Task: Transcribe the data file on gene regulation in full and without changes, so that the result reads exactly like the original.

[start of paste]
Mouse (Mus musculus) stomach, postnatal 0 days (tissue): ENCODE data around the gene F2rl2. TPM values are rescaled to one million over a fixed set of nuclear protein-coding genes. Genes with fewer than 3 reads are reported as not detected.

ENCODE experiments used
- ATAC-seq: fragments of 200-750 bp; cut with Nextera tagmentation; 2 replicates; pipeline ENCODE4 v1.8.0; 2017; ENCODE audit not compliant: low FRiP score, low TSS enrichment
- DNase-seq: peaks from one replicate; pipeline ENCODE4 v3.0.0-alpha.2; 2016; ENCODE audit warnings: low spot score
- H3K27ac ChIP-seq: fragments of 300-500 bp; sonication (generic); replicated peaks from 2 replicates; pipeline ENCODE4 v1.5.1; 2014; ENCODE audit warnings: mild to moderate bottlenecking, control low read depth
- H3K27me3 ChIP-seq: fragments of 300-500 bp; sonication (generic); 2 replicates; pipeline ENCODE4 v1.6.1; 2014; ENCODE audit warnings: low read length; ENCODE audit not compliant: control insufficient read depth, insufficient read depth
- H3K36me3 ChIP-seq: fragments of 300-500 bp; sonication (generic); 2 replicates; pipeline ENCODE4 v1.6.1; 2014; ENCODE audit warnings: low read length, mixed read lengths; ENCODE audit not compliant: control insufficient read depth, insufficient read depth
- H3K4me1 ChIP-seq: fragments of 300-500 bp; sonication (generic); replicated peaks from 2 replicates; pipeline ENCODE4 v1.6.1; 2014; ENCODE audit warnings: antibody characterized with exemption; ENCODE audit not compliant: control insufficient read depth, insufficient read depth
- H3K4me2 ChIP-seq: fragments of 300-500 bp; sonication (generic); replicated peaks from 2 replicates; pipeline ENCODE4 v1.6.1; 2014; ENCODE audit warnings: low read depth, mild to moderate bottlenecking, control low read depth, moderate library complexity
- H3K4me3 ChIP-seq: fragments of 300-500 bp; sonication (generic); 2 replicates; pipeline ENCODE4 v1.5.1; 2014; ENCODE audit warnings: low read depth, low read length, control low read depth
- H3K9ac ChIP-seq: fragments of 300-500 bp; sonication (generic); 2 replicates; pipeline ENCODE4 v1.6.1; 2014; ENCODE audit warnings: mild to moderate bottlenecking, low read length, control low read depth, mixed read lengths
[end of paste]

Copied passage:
Mouse (Mus musculus) stomach, postnatal 0 days (tissue): ENCODE data around the gene F2rl2. TPM values are rescaled to one million over a fixed set of nuclear protein-coding genes. Genes with fewer than 3 reads are reported as not detected.

ENCODE experiments used
- ATAC-seq: fragments of 200-750 bp; cut with Nextera tagmentation; 2 replicates; pipeline ENCODE4 v1.8.0; 2017; ENCODE audit not compliant: low FRiP score, low TSS enrichment
- DNase-seq: peaks from one replicate; pipeline ENCODE4 v3.0.0-alpha.2; 2016; ENCODE audit warnings: low spot score
- H3K27ac ChIP-seq: fragments of 300-500 bp; sonication (generic); replicated peaks from 2 replicates; pipeline ENCODE4 v1.5.1; 2014; ENCODE audit warnings: mild to moderate bottlenecking, control low read depth
- H3K27me3 ChIP-seq: fragments of 300-500 bp; sonication (generic); 2 replicates; pipeline ENCODE4 v1.6.1; 2014; ENCODE audit warnings: low read length; ENCODE audit not compliant: control insufficient read depth, insufficient read depth
- H3K36me3 ChIP-seq: fragments of 300-500 bp; sonication (generic); 2 replicates; pipeline ENCODE4 v1.6.1; 2014; ENCODE audit warnings: low read length, mixed read lengths; ENCODE audit not compliant: control insufficient read depth, insufficient read depth
- H3K4me1 ChIP-seq: fragments of 300-500 bp; sonication (generic); replicated peaks from 2 replicates; pipeline ENCODE4 v1.6.1; 2014; ENCODE audit warnings: antibody characterized with exemption; ENCODE audit not compliant: control insufficient read depth, insufficient read depth
- H3K4me2 ChIP-seq: fragments of 300-500 bp; sonication (generic); replicated peaks from 2 replicates; pipeline ENCODE4 v1.6.1; 2014; ENCODE audit warnings: low read depth, mild to moderate bottlenecking, control low read depth, moderate library complexity
- H3K4me3 ChIP-seq: fragments of 300-500 bp; sonication (generic); 2 replicates; pipeline ENCODE4 v1.5.1; 2014; ENCODE audit warnings: low read depth, low read length, control low read depth
- H3K9ac ChIP-seq: fragments of 300-500 bp; sonication (generic); 2 replicates; pipeline ENCODE4 v1.6.1; 2014; ENCODE audit warnings: mild to moderate bottlenecking, low read length, control low read depth, mixed read lengths